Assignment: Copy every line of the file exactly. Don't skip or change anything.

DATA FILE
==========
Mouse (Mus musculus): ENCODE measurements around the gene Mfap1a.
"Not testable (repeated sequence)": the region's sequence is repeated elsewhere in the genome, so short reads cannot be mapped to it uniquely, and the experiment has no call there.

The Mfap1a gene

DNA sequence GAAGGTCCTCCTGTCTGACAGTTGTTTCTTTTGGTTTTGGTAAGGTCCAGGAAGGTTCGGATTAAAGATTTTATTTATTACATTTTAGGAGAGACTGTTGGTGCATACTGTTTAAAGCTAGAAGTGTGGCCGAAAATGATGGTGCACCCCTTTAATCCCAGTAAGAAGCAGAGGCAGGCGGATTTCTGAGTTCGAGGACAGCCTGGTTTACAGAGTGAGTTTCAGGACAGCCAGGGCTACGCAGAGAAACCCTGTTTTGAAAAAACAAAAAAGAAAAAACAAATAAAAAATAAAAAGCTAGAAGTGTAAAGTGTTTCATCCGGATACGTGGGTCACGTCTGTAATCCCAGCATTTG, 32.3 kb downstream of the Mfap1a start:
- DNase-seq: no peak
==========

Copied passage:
Mouse (Mus musculus): ENCODE measurements around the gene Mfap1a.
"Not testable (repeated sequence)": the region's sequence is repeated elsewhere in the genome, so short reads cannot be mapped to it uniquely, and the experiment has no call there.

The Mfap1a gene

DNA sequence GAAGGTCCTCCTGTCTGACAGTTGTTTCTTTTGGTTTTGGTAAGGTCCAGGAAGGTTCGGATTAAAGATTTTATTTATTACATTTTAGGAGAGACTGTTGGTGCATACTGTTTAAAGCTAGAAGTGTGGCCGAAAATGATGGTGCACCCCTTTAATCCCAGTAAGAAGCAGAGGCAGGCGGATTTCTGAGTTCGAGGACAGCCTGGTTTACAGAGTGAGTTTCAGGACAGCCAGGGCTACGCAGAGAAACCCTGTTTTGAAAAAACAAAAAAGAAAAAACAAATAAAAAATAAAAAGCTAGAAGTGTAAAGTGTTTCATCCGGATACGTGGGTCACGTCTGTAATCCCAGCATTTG, 32.3 kb downstream of the Mfap1a start:
- DNase-seq: no peak